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    Vodafone appeals to Apple and other phone makers to join Eco Rating scheme


    People want to know the iPhone’s Eco Rating

    The mobile phone Eco Rating scheme launched across Europe is set to roll out globally after the five operators behind the initiative expanded their initial agreement.

    However, questions hang over the scheme. With mobile phone makers using built in obsolescence to create mountains of toxic e-waste, will anyone take these ratings seriously? Are the criteria for handset maker judgement too open to interpretation? 

    Vodafone says the Eco Rating will become a global harmonised labelling system, giving consumers everywhere consistent, transparent insight on the environmental impact of new smartphones. The system makes it easier to incorporate the environment into purchasing decisions, claims Vodafone.

    What’s your poison?

    Eco Rating was initially launched in May 2021 by mobile operators Deutsche Telekom, Orange, Telefónica, Telia and Vodafone to provide consistent, accurate information at retail on the environmental impact of each handset’s supply chain.

    The Eco Rating scheme was initially launched in 24 European countries, and has since been rolled out to South Africa (with Vodacom) and Brazil (by Telefónica under the Vivo brand). Eco Rating is now expected to launch in other countries including Argentina, Chile, Colombia, Ecuador, Mexico, Peru and Uruguay.

    At least 151 mobile phone models have now been ‘eco rated’, around double the numbers at launch.

    An Eco Rating a day keeps apple away 

    Fairphone, Realme and vivo are the latest mobile manufacturers to join the scheme, alongside CAT and Motorola rugged phones, Doro, Nokia, Huawei, MobiWire, Motorola – Lenovo, OnePlus, OPPO, Samsung, TCL / Alcatel, Xiaomi and ZTE. Eco Rating labelling is being implemented across the 26 countries in which the five founders of the scheme operate. 

    However, a lot hinges on the methods used to calculate eco ratings. It appears to be a self-administered system using information provided by device manufacturers. Each mobile phone handset is ‘thoroughly assessed’ before it’s given an overall Eco Rating, claims Vodafone. The score – on a scale of one to 100 – indicates the environmental performance of the device across its entire life cycle.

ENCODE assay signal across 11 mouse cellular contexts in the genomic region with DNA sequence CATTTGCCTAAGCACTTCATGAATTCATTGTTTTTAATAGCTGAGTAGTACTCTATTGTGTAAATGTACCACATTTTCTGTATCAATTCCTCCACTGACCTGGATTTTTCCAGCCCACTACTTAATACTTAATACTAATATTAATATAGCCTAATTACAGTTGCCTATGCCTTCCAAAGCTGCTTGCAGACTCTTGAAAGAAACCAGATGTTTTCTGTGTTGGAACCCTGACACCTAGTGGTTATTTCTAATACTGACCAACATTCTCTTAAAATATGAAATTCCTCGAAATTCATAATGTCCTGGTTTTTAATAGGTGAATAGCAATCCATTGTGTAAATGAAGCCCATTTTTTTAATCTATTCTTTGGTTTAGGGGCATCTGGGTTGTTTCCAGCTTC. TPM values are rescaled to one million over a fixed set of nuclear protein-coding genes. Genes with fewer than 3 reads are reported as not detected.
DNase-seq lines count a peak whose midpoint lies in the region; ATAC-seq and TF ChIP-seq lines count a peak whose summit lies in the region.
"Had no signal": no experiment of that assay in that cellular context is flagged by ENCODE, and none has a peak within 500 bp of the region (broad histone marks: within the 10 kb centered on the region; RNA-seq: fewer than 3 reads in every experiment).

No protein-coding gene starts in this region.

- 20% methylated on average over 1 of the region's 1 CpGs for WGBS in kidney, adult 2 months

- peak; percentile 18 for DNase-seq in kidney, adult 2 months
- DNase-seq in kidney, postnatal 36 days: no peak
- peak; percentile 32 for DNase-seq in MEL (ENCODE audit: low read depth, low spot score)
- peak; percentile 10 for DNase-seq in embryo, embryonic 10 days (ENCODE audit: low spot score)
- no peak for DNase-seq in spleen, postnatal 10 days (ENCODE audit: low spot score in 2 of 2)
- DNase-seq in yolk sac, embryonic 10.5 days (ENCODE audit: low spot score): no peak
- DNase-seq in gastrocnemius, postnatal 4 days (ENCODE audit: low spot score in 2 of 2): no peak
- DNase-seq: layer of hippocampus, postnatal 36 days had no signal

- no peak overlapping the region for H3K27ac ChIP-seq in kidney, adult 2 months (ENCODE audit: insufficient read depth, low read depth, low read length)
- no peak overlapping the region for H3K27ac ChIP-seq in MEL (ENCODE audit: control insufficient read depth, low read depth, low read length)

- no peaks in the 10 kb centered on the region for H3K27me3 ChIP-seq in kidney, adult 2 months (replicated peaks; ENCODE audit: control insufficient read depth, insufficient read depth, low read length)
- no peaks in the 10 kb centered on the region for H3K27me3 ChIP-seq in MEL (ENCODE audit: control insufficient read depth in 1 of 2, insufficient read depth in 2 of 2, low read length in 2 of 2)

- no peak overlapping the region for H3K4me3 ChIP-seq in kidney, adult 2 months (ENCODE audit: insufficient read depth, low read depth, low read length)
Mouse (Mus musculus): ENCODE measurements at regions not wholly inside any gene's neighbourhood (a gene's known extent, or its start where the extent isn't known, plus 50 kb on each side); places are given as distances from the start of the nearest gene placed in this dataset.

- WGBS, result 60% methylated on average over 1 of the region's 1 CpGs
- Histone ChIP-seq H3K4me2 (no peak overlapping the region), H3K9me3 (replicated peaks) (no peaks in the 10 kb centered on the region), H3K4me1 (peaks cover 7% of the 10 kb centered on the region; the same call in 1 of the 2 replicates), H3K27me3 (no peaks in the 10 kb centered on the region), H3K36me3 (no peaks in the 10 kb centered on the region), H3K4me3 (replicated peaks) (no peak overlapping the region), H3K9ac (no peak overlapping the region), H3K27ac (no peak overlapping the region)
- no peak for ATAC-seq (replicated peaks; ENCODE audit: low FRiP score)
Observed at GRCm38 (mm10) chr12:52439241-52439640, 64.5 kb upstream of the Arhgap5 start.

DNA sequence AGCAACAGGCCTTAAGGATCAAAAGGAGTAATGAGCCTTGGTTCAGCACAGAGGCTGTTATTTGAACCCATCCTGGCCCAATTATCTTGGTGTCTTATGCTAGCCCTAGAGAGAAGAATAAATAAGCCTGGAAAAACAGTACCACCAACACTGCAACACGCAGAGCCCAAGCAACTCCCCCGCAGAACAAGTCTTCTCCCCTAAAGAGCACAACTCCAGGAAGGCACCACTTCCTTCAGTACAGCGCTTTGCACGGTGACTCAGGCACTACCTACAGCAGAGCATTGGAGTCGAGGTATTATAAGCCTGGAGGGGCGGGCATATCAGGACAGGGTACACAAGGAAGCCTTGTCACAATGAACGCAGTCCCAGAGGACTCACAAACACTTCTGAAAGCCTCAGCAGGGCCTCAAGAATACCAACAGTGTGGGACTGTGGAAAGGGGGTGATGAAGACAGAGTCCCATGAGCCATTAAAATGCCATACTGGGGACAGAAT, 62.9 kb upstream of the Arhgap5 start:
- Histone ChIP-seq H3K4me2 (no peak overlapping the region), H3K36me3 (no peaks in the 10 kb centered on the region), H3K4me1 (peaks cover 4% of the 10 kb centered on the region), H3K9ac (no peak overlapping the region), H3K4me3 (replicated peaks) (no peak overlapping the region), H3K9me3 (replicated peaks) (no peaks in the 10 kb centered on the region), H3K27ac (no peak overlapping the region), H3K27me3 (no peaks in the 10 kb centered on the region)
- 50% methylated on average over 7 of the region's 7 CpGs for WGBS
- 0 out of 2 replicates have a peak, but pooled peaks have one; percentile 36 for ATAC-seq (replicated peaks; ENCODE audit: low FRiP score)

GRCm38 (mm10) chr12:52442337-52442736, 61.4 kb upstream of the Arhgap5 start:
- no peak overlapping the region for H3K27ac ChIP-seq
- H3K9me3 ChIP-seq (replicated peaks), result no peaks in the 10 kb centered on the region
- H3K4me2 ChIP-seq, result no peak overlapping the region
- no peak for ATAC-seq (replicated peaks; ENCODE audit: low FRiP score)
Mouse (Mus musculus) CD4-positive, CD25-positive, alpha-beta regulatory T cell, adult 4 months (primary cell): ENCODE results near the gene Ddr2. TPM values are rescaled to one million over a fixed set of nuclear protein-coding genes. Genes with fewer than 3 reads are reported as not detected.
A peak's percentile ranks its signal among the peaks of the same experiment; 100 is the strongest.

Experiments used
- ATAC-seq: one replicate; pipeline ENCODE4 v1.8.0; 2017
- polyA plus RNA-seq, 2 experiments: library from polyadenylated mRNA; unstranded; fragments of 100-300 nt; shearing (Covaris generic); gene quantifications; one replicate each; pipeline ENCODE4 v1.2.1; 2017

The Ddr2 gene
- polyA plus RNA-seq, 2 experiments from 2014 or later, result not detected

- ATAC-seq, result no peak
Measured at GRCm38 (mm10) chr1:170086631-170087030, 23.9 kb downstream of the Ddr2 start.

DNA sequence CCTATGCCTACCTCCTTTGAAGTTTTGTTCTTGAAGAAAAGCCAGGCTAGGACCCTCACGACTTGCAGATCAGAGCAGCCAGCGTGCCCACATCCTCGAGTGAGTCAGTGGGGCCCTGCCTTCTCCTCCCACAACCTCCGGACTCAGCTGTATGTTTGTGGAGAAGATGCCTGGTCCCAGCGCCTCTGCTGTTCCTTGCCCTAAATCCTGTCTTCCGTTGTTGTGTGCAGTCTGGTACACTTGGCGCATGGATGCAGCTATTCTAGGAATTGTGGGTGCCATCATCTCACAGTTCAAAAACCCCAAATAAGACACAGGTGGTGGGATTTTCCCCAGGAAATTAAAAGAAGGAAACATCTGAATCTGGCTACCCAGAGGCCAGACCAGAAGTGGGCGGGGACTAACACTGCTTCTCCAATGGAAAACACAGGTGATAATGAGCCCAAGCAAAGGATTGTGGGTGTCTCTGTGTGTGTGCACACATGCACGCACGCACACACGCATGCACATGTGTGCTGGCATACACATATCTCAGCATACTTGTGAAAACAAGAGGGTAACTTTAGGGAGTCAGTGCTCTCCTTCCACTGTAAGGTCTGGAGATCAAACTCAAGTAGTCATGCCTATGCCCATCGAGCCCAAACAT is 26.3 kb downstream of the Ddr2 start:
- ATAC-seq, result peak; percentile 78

Self administrating scheme 

    Consumers are promised that a ‘consistent evaluation methodology equally and objectively across 19 different criteria’ is behind each score. Note: Methodology is the study (the ‘ology’) of methods, not the actual methods themselves. In addition to the 19 – unnamed – criteria, sustainability is judged on five ‘key aspects’:  durability, repairs, recycling, resource efficiency and climate efficiency.

    All these qualities could be open to interpretation. Durability measures the robustness of the device, the battery life and the guarantee period for the device and its components. Repairability also covers the re-use and upgrade potential. 

    Recyclability is marked on how easily the device components can be recovered and disassembled, which is often a matter of opinion. As are both the ratings for climate and resource efficiency.

    The devil is in the details 

    The Eco Rating ‘methodology’ builds on industry knowledge and best practice and developed with technical support and supervision from IHOBE (a publicly-owned agency specialized in Economic Development, Sustainability and the Environment), says Vodafone.

    The device suppliers participated, setting standards and guidelines drawn from the European Union, ITU-T, ETSI and International Standards Organisation.